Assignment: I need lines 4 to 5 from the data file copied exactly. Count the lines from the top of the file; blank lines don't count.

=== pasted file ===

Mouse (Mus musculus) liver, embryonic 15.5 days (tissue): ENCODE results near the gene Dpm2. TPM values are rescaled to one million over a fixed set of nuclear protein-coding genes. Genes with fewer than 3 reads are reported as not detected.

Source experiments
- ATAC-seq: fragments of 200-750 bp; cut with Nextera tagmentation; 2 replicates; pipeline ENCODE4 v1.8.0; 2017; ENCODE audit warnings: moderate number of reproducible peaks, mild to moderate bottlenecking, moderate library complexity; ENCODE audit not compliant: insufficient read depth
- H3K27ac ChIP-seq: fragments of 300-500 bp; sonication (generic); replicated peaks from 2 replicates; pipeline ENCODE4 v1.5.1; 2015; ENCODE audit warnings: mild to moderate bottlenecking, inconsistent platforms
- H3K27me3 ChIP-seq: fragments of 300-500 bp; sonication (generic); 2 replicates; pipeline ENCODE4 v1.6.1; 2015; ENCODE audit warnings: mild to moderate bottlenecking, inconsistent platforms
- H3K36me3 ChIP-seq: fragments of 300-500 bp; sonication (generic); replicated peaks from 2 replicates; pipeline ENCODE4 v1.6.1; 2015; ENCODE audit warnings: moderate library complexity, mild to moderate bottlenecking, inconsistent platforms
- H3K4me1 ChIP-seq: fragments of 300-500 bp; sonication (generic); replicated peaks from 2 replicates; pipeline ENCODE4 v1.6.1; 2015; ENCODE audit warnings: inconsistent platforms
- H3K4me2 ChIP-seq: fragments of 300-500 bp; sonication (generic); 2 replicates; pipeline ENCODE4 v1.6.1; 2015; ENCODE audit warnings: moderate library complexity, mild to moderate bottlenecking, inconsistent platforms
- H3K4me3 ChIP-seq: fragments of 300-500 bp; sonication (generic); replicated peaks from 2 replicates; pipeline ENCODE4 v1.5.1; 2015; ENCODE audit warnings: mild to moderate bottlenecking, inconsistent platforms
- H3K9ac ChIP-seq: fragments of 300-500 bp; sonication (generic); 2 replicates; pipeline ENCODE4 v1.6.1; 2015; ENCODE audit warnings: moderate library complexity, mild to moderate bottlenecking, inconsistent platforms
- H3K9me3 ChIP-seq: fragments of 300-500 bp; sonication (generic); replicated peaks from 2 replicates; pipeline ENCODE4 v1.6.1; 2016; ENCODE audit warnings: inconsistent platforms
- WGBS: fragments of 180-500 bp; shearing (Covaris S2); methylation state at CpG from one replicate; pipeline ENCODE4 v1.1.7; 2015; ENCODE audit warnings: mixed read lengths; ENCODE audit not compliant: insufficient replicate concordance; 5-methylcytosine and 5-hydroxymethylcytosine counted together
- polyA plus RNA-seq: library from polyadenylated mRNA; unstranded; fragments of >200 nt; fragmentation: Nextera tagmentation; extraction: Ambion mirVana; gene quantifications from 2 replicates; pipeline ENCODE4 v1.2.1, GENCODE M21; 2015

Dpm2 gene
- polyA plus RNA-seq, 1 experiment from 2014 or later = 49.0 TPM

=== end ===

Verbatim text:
- H3K27ac ChIP-seq: fragments of 300-500 bp; sonication (generic); replicated peaks from 2 replicates; pipeline ENCODE4 v1.5.1; 2015; ENCODE audit warnings: mild to moderate bottlenecking, inconsistent platforms
- H3K27me3 ChIP-seq: fragments of 300-500 bp; sonication (generic); 2 replicates; pipeline ENCODE4 v1.6.1; 2015; ENCODE audit warnings: mild to moderate bottlenecking, inconsistent platforms